Javascript Index Z

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When designing your layout with CSS, you often place elements up / down or left / right. The z-index allows elements to be moved to a third dimension on the Z axis, with an overlapping effect (one on top of the other).

z -index accepts the keyword auto or an integer. These are all valid statements:

Note : to apply the z-index, you must also position the elements, using the Position property relative, absolute or fixed. If no position is specified it will be like the application z-index: auto and no stack context will be applied

With that in mind, let’s take a look as an example. .

Let some guinea pigs

You can check this example at Codepen . Play with him and the program with me!

We are going to place two guinea pigs, or Cuys ( which sounds much nicer). Imagine it is summer, it is over 90 degrees outside. Cuy # 1 will be placed inside a lake, will have fun. Cuy # 2 is very lazy so we have to give him some coffee to wake him up! Next, we’re going to stack our Cuy # 2 with the coffee so it can drink.

Without positioning or CSS our images look something like this:.

 a shot 6 of 47 08/23/2020 at 2:00 PM

the idea is to create an overlay context using z-index, then place images above the lake and a cafe.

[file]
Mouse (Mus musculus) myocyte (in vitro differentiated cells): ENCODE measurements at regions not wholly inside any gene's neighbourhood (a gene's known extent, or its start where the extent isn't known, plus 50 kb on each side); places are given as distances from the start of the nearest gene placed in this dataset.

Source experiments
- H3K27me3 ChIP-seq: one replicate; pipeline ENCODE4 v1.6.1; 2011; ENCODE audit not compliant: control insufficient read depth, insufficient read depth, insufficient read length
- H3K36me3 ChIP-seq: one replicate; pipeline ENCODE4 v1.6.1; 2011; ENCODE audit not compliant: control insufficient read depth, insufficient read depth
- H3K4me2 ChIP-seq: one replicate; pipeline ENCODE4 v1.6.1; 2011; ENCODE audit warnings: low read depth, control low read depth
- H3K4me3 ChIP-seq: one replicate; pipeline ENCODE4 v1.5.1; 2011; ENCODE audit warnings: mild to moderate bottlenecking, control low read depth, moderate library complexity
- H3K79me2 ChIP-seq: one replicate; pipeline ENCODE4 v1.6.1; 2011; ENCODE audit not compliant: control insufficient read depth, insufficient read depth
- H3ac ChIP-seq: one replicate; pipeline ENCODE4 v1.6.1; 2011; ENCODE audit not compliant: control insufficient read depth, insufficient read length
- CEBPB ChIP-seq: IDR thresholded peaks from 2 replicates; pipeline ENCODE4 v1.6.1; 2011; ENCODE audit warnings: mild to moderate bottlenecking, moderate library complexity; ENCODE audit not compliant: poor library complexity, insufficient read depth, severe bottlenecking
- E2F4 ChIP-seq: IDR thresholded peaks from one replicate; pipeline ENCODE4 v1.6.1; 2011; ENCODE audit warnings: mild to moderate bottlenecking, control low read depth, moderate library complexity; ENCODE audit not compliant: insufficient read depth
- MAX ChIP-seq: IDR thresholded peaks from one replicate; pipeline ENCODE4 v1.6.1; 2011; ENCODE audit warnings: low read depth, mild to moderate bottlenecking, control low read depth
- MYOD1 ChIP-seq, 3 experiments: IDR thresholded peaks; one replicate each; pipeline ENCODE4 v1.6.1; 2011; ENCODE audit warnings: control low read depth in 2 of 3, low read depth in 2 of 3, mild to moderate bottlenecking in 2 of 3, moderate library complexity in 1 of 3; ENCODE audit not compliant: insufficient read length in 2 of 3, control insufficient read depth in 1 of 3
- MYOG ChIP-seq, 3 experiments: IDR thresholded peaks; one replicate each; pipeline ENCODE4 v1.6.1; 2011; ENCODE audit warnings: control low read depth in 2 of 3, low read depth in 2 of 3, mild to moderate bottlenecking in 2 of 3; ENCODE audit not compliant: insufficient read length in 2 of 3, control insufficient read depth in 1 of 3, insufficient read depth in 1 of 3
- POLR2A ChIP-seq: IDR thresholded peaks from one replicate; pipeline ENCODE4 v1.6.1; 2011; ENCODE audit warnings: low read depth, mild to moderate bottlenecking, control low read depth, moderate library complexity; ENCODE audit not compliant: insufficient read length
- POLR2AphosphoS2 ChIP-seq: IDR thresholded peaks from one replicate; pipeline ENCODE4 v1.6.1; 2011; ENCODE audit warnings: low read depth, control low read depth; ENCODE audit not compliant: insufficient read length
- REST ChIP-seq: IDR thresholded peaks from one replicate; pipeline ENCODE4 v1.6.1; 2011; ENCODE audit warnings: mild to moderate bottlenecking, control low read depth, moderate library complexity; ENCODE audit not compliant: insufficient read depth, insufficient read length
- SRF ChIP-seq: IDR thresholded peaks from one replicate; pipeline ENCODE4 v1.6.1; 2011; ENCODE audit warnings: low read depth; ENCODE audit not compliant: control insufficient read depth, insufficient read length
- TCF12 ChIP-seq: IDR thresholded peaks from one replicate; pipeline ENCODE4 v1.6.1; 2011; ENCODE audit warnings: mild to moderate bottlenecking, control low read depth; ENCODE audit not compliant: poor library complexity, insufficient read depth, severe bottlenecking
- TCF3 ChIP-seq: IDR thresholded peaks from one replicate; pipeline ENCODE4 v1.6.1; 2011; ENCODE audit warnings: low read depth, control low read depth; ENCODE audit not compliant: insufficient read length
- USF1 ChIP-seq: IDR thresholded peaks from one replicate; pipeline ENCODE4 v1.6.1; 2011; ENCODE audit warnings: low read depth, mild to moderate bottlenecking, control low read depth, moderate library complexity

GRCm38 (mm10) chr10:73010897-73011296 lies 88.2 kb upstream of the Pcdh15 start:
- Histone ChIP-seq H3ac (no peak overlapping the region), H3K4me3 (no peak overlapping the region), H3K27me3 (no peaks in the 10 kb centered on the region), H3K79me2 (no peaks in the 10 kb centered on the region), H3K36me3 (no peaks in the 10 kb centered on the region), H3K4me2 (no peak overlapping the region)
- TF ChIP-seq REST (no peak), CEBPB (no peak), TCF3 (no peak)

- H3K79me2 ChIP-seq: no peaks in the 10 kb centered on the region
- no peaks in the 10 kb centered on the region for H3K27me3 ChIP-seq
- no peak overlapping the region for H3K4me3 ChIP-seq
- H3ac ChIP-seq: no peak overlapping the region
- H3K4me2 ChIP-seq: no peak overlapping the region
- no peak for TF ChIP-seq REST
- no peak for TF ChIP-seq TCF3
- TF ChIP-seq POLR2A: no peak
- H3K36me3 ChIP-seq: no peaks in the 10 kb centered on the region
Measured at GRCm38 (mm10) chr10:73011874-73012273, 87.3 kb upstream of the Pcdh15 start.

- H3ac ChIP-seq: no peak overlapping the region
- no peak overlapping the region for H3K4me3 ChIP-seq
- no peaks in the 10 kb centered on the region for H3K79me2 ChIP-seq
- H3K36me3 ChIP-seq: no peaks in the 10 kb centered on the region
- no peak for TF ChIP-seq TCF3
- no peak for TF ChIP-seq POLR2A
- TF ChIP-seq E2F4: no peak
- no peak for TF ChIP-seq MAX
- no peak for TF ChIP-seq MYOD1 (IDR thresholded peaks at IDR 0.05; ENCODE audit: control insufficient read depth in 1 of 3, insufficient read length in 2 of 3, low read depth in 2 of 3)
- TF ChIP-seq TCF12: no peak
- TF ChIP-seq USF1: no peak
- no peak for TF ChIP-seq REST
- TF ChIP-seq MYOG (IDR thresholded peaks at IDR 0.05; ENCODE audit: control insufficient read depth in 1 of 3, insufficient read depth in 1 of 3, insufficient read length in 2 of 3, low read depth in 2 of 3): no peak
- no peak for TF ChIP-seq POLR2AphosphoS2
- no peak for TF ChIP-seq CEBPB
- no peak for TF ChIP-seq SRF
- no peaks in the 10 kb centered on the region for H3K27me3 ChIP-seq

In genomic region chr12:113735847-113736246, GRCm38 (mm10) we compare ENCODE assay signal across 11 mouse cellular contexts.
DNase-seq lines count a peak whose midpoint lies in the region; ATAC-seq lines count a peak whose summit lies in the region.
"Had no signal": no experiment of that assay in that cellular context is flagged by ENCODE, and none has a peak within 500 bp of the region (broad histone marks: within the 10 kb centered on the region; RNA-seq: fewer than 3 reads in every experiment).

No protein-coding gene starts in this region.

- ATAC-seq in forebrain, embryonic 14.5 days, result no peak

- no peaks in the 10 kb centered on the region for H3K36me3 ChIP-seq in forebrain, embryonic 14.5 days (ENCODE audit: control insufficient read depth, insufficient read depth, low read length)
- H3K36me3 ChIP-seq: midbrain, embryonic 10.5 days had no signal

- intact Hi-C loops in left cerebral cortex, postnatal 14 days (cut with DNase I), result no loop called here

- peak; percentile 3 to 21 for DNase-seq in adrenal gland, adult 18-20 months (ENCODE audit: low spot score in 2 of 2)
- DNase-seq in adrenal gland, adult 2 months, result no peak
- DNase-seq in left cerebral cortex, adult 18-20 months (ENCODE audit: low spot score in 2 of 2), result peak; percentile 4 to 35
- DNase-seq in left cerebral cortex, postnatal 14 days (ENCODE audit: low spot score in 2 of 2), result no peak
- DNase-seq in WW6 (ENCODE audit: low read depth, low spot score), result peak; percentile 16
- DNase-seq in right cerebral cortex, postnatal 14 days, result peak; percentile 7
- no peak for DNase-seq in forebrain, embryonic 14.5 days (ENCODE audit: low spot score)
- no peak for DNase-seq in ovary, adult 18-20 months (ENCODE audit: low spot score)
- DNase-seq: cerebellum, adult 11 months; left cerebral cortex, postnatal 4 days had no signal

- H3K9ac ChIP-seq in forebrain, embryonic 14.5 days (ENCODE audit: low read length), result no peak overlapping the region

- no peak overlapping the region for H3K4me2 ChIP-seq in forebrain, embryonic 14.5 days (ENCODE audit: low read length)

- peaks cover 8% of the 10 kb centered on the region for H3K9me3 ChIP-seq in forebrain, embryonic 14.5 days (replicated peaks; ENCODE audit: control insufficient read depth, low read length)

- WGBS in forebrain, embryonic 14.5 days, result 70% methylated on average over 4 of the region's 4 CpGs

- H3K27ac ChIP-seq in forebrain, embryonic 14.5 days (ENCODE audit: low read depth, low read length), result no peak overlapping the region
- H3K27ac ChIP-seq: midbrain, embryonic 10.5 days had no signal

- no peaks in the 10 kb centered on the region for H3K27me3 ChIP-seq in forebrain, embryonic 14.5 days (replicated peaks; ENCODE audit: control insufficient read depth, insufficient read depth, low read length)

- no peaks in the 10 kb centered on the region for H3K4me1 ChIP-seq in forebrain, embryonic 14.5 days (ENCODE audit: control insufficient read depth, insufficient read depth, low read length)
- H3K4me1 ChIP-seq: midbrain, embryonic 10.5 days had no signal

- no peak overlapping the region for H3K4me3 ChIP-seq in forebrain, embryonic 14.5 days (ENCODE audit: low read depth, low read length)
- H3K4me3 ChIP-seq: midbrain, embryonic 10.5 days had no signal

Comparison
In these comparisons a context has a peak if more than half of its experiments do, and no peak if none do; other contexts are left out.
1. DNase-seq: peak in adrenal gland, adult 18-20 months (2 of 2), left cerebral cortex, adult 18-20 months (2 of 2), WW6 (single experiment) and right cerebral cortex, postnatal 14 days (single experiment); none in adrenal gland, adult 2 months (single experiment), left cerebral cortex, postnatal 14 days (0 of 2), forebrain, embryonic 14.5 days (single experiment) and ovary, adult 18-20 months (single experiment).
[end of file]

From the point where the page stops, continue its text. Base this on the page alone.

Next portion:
Additionally, remember we need to add positioning to our elements in order to apply the z-index. Let’s go ahead and place our Cuy # 1:

Where the hell is our friend? We’re going to go ahead and add more stacking context so it’s above the lake:

Yes! Our Cuy is above the lake. Now we need to add some padding to place it inside the lake, but I’ll let you play with this

>

Now that we know how to create an overlay context using z-index, we can place our second animal very easily:

Again the padding will be for the exact positioning of the image and the width is only used to specify the size of our boyfriend. happy and feel refreshed:

screen shot 2020 / 08/23 to 7 21 58 PM

Conclusion

Playing with z-index gives way to interesting ideas of setting page. On the Codepen I have also provided a second example of the pop design and the cat positioned with z-index on top of everything. Check it out!

Remember that you still have items in your place or z-index will not work. Try to play around with Codepen by removing the placement and see it for yourself .

Another recommendation is that you should apply z-index to sibling elements. In our examples our images are not nested and were sisters (side by side). If you have deeply nested elements, z-index may not work as expected . So keep that in mind.

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Javascript Index Z absolute: Questions

How to get an absolute file path in Python

3 answers

izb By izb

Given a path such as "mydir/myfile.txt", how do I find the file"s absolute path relative to the current working directory in Python? E.g. on Windows, I might end up with:

"C:/example/cwd/mydir/myfile.txt"
877

Answer #1

>>> import os
>>> os.path.abspath("mydir/myfile.txt")
"C:/example/cwd/mydir/myfile.txt"

Also works if it is already an absolute path:

>>> import os
>>> os.path.abspath("C:/example/cwd/mydir/myfile.txt")
"C:/example/cwd/mydir/myfile.txt"

Javascript Index Z absolute: Questions

How to check if a path is absolute path or relative path in a cross-platform way with Python?

3 answers

UNIX absolute path starts with "/", whereas Windows starts with alphabet "C:" or "". Does python have a standard function to check if a path is absolute or relative?